Meyer Real Estate has been helping people sell their homes for more than 50 years. When searching for an agent to help you sell a home in Saint Charles or a surrounding area, it is important to select someone who is familiar with the neighborhood, the city and the local market.

The location of a home can affect various factors when you go to sell, such as price, code requirements, marketing tactics and buyer expectations. Agents at Meyer Real Estate have proven expertise selling homes throughout the St. Louis metropolitan region, including in:

  • St. Charles City
  • St. Charles County
  • Lincoln County
  • St. Louis County
  • Warren County
  • North County

 

How Meyer Real Estate Markets Your Home

Most real estate companies use the same marketing platform these days — the Multiple Listing Service (MLS) — to publish listings to a standard list of websites, including Realtor.com and Zillow. While Meyer Real Estate utilizes the MLS, this tactic alone isn’t enough to get your home noticed by the right buyer and sold quickly.

Here at Meyer Real Estate, we employ professional photographers to capture your home in its best light and provide marketing material designed to sell. Our agents have been in the business, adapting with the changes to the industry, for years and know all the best ways to market your home. It may mean a few hours with a professional stager, social media advertising or maybe a strategically planned open house. Whatever your situation, Meyer Real Estate can help you sell a home in Saint Charles.

 

Connect with Us to Sell Your Home

Meyer Real Estate agents average well over 10 years of experience in selling homes, and each agent has the full support of our brokerage staff. Training is on-going, with weekly staff meetings to discuss current events and changes that affect our market and marketing. Five of our agents are also rental managers who can assist you if a sale is not in the cards in the present market. It all boils down to experience and knowledge, and we have both in abundance!

Learn more about our skilled agents and meet the team here. Or contact the Meyer Real Estate office below to get started selling with Meyer!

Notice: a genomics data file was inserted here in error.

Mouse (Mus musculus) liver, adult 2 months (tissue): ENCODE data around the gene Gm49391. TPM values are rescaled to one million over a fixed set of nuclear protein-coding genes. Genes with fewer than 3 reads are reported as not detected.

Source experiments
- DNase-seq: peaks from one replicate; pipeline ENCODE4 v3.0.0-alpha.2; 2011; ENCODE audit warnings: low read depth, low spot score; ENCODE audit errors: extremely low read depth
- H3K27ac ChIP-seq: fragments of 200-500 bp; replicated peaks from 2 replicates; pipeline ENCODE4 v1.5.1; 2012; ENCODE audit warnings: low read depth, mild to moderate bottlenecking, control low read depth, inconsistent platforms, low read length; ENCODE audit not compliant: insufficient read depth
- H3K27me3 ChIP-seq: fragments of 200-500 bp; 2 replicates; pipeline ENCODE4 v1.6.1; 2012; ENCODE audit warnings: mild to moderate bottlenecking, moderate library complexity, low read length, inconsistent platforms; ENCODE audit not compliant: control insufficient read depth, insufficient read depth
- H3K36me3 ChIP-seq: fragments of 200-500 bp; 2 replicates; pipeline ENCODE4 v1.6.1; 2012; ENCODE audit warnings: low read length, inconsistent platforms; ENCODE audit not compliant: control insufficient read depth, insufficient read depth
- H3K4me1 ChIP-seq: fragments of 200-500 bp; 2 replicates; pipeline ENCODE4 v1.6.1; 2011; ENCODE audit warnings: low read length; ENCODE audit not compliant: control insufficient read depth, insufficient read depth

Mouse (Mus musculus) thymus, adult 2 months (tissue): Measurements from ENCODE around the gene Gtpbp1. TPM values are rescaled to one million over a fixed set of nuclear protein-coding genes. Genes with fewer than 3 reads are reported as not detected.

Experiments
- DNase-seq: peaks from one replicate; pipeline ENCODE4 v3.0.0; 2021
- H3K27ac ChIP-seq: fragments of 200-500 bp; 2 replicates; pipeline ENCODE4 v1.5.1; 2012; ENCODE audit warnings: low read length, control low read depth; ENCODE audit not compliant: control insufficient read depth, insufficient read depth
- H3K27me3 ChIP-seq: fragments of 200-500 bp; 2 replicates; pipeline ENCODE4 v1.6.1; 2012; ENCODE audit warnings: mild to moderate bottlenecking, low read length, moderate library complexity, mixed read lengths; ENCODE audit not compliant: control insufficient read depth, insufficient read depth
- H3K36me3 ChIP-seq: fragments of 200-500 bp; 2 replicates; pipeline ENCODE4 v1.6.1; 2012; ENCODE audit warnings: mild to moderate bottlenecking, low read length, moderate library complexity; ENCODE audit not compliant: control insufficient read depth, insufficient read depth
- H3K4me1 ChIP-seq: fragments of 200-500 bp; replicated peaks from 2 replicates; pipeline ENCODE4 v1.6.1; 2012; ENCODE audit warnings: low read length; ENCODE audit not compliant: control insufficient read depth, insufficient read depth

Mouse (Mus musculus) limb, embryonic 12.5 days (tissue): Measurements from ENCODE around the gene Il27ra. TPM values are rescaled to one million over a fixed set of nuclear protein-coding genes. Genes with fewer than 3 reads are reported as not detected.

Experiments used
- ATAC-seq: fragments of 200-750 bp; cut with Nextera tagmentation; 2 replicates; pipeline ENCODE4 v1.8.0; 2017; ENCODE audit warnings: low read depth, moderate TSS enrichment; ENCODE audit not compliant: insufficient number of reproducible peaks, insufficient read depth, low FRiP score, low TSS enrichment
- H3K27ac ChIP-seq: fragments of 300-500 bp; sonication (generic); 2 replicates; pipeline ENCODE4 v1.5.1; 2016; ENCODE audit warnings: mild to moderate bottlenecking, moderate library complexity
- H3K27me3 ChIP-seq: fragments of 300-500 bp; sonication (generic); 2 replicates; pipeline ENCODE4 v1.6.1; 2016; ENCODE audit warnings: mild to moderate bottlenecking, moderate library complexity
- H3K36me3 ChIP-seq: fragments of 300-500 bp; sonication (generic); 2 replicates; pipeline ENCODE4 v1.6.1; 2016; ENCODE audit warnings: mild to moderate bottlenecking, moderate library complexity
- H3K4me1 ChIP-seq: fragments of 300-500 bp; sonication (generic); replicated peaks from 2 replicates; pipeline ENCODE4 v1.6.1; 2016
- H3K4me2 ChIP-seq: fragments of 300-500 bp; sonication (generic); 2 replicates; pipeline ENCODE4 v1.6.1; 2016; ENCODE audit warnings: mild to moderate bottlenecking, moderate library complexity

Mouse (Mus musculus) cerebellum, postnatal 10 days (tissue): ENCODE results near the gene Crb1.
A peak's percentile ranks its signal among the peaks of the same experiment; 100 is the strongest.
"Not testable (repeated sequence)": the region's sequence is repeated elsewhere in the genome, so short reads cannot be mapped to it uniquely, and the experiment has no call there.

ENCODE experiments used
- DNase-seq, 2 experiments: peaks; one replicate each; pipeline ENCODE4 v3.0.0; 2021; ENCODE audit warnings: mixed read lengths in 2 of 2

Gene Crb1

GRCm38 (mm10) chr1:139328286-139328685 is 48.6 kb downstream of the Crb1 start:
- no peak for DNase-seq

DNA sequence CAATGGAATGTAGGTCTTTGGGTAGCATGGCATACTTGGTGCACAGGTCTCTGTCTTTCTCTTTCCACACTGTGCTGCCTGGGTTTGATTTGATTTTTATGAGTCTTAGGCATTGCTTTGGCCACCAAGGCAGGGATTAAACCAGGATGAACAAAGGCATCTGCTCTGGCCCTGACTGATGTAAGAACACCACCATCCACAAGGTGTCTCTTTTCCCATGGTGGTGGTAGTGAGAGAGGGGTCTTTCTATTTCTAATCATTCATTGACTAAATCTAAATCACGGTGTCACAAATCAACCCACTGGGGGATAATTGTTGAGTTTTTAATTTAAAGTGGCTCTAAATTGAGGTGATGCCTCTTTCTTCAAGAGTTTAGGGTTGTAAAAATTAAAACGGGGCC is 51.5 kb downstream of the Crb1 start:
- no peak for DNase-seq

How to Sell a Home: FAQs

A realtor brings a whole career’s worth of expertise to the home-selling process — reaching a wide audience, ensuring paperwork is properly filled out, coordinating with the lender and title company, and timing deadlines to accommodate all parties involved, with your interests taking priority. In other words: it is certainly easier to rely on a realtor in this process.

As for the cost, there is no guarantee that selling on your own will save you any money. While you may save on agent fees, your smaller marketing reach could result in a below-average transaction and a lack of knowledge about the process can result in unforeseen fees. The way to get the most for your home is to market it to the widest possible audience, and if you are only utilizing Zillow or another DIY marketing platform, you are not getting your message to the majority of buyers. This means you may get less for your home when — or if — a buyer does come along. In fact, most sellers who attempt to sell their own home eventually either hire an agent or wind up working with an agent representing the buyer.

Not at all! You will need enough equity to pay for miscellaneous repairs, the closing costs and the realtor, but the rest of it is yours to pay off your existing mortgage loan and do with as you wish.

Your housing objective should determine the sale; the sale should not determine the housing objective. In other words: if you want to sell your current home and buy a new one that costs 150 percent of your present home’s value (the most common objective), and you will need $30,000 out of the sale, then ask a real estate agent if this is realistic. Just make sure you listen to the response, because no buyer will care how much money you need so much as what your home is worth.

The best way is to look at recent sales of homes like yours, known as “comps”. Look at the final sales price and add value where your home has better attributes, updates and features, while subtracting for features the comparable home has that yours doesn’t. You also need to account for market timing and décor, as well.

A “Zestimate” on a site like Zillow or Realtors Property Resource is a good starting point, but pricing a home correctly is not as straightforward as an algorithm makes it seem. It is a difficult skill, which is why an experienced realtor is so valuable in helping you sell a home in Saint Charles.

You should plan to do most cleaning, painting, repairs and some updating before listing your home. During the sales process, we generally recommend our clients budget around 2% of the sales price (on average) for repairs, but if you have been in your home more than 25 years, that will likely go up. (Likewise, if you have only been in your home a few years, you may not need as much.)

Other expenses to keep in mind include photography, staging, present loan balances, subdivision fees, real estate commission and title expenses, which are about $500 for a seller. Real estate taxes also come from closing, but you should get reimbursed from your bank’s escrows after closing.